Subcutaneous semaglutide significantly reduced the rate of MACE vs. placebo in a post-hoc non-prespecified analysis of SUSTAIN 6, but it is unknown whether oral semaglutide can also reduce CV events (6). In PIONEER 6, oral semaglutide significantly reduced the rate of MACE and decreased all-cause mortality vs. placebo. However, while oral semaglutide was demonstrated to be noninferior to placebo in PIONEER 6, the trial was not powered to assess any potential CV benefit (66).
SOUL (NCT03914326) is an ongoing CVOT evaluating the effects of once-daily oral semaglutide (up to 14 mg) vs. placebo in 9,642 patients with T2D and CVD, cerebrovascular disease, symptomatic peripheral artery disease, or CKD (88). The primary endpoint is time to the first occurrence of MACE, with a follow-up of approximately 5 years. Secondary endpoints will explore the effects of oral semaglutide on other CV endpoints and assess any improvements in additional diabetic complications, including CKD and limb ischemia.
The benefits of GLP-1RAs are becoming increasingly recognized in international T2D recommendations and, along with other agents targeted at T2D pathophysiology, such as SGLT2is, their initiation early in the disease trajectory is advocated. The higher efficacy of semaglutide in reducing HbA1c and body weight compared with other GLP-1RAs and favorable clinical characteristics make semaglutide, either subcutaneous or oral, an advantageous choice for T2D treatment. Oral semaglutide provides an additional treatment option for patients and physicians who may be reluctant to initiate or intensify therapy by injection, and this may also help to increase earlier GLP-1RA utilization.
Where unanswered questions remain about the impact of semaglutide on outcomes, ongoing trials are underway to provide additional clarity. Effects on diabetic nephropathy and retinopathy are being assessed for subcutaneous semaglutide, and whether there are any positive CV benefits of oral semaglutide will also be determined. The management of comorbidities that are increasingly common in patients with T2D, such as obesity and liver disease, need to be better addressed; in this respect, ongoing trials will provide further information about whether the benefits of semaglutide extend to these other indications.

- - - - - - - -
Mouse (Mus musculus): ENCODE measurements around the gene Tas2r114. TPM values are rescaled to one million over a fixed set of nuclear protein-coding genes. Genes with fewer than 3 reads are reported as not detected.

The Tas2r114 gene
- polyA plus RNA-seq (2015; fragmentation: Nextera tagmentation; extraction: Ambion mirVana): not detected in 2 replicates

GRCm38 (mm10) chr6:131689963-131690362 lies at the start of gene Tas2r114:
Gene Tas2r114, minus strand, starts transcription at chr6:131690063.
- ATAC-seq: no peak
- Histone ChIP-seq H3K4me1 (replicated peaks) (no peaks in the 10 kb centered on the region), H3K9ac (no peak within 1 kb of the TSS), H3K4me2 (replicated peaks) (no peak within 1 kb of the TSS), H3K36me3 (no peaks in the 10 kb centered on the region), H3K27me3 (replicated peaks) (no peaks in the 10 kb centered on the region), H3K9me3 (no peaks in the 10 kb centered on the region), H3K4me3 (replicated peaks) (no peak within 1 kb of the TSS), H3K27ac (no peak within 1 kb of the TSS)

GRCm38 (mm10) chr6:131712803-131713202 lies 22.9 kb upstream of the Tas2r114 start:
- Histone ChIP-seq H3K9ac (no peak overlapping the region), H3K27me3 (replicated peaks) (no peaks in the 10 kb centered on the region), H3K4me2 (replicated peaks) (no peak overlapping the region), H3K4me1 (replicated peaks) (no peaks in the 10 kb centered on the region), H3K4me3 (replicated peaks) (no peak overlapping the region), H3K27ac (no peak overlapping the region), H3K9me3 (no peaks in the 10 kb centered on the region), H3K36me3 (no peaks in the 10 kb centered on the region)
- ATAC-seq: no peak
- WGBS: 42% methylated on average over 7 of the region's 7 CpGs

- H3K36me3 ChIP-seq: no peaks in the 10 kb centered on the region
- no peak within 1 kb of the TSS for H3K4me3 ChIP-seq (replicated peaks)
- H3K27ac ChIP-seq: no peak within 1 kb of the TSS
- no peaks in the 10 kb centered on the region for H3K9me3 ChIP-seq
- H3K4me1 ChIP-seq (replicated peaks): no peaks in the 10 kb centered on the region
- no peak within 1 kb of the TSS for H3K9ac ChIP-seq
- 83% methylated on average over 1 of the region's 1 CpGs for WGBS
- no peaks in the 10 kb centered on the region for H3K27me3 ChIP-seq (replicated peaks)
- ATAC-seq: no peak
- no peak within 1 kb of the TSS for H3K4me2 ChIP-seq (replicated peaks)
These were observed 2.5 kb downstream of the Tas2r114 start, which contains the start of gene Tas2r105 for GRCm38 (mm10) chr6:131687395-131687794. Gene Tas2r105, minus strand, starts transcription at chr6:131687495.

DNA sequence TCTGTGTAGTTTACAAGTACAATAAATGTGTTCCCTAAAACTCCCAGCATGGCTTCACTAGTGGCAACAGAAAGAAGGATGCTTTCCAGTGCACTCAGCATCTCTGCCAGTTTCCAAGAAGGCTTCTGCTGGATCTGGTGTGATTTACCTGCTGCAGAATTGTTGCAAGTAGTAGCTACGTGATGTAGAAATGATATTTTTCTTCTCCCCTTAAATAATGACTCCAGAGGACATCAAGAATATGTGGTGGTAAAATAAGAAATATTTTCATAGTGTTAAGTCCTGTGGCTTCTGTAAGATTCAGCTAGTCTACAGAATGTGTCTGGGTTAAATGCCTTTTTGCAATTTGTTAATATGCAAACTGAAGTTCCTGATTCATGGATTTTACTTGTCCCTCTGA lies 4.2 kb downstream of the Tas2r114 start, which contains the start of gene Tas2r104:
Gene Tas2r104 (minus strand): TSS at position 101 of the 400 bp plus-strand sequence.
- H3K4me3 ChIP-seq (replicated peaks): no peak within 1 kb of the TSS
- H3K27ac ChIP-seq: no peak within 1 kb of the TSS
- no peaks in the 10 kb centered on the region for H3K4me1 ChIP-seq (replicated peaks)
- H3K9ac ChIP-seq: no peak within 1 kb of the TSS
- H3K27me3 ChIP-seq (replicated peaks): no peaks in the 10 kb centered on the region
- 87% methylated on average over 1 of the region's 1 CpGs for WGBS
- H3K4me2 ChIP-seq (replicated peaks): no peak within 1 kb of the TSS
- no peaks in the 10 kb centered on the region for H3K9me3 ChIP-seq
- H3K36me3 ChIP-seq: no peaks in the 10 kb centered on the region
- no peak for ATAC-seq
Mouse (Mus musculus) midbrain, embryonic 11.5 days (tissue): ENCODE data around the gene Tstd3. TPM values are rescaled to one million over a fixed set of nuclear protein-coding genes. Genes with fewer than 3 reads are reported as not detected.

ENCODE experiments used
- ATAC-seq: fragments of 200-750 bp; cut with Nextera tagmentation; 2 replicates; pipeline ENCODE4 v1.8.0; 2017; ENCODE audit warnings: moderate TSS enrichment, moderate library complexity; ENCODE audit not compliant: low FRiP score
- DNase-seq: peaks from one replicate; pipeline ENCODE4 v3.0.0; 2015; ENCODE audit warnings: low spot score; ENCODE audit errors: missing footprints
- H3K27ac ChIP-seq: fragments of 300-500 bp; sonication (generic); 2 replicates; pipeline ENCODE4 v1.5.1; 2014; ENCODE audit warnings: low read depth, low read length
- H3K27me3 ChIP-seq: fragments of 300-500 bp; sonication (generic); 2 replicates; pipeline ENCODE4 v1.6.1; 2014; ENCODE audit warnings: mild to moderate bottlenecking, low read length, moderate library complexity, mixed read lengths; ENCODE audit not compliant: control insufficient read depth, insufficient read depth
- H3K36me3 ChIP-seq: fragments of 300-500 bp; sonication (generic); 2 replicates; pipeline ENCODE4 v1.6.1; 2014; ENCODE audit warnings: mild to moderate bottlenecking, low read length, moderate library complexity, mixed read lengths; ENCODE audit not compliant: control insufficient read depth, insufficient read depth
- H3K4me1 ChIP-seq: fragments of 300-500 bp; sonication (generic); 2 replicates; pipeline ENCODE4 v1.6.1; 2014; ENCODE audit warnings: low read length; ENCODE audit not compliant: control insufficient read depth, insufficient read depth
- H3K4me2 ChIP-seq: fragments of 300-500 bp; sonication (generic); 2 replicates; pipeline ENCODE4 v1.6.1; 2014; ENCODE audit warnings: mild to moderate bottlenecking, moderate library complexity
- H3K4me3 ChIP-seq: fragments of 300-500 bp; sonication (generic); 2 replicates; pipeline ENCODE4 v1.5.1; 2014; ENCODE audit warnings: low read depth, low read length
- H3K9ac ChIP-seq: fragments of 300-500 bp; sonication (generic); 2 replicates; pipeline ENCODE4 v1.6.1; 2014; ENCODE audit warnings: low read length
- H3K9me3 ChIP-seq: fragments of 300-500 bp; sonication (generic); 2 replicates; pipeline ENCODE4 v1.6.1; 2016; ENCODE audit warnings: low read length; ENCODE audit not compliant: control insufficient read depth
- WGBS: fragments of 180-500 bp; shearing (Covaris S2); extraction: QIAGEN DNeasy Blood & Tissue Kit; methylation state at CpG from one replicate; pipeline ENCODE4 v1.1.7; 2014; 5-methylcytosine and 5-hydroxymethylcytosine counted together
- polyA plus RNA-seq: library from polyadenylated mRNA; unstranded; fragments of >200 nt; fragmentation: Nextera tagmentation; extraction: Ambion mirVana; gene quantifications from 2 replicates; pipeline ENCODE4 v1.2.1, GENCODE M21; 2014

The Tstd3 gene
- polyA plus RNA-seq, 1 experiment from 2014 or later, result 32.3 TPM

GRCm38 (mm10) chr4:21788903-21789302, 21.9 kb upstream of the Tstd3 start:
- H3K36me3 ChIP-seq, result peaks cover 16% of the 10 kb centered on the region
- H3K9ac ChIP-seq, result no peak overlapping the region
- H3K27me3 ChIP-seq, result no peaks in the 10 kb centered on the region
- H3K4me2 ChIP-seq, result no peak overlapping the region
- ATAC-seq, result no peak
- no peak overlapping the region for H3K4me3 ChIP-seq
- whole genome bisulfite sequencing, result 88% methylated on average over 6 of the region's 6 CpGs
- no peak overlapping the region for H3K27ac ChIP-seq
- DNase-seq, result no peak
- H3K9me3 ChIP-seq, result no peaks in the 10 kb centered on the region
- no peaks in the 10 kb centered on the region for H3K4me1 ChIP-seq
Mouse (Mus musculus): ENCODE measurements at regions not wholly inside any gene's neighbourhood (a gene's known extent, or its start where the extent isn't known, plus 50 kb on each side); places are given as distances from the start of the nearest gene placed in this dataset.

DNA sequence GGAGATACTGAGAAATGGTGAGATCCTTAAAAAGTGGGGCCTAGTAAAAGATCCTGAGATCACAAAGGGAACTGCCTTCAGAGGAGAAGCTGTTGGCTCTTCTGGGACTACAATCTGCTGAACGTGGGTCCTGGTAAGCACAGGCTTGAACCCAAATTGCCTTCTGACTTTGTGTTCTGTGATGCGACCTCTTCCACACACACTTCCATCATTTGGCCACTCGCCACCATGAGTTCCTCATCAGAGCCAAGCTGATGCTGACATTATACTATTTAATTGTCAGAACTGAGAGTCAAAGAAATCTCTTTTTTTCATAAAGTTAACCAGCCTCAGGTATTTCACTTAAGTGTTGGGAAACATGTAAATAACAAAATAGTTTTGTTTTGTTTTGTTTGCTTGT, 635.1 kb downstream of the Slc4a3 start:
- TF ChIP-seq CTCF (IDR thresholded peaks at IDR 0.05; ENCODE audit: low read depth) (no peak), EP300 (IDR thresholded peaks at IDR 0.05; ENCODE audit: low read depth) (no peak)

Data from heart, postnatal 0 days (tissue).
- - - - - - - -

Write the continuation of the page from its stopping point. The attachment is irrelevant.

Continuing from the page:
All authors contributed to the article and approved the submitted version.
This article was supported by Novo Nordisk, who was provided with the opportunity to perform a medical accuracy review.
Conflict of Interest
FG has received research support from Eli Lilly, Lifescan, and Takeda, and has provided advisory services to AstraZeneca, Boehringer Ingelheim, Eli Lilly, Lifescan, Merck Sharp & Dohme, Novo Nordisk, Roche Diabetes Care, and Sanofi. BG has provided advisory services to AstraZeneca, Bayer, Boehringer Ingelheim, Eli Lilly, Merck Sharp & Dohme, and Novo Nordisk, and has received lecture honoraria from Bristol Myers Squibb and the above-mentioned companies.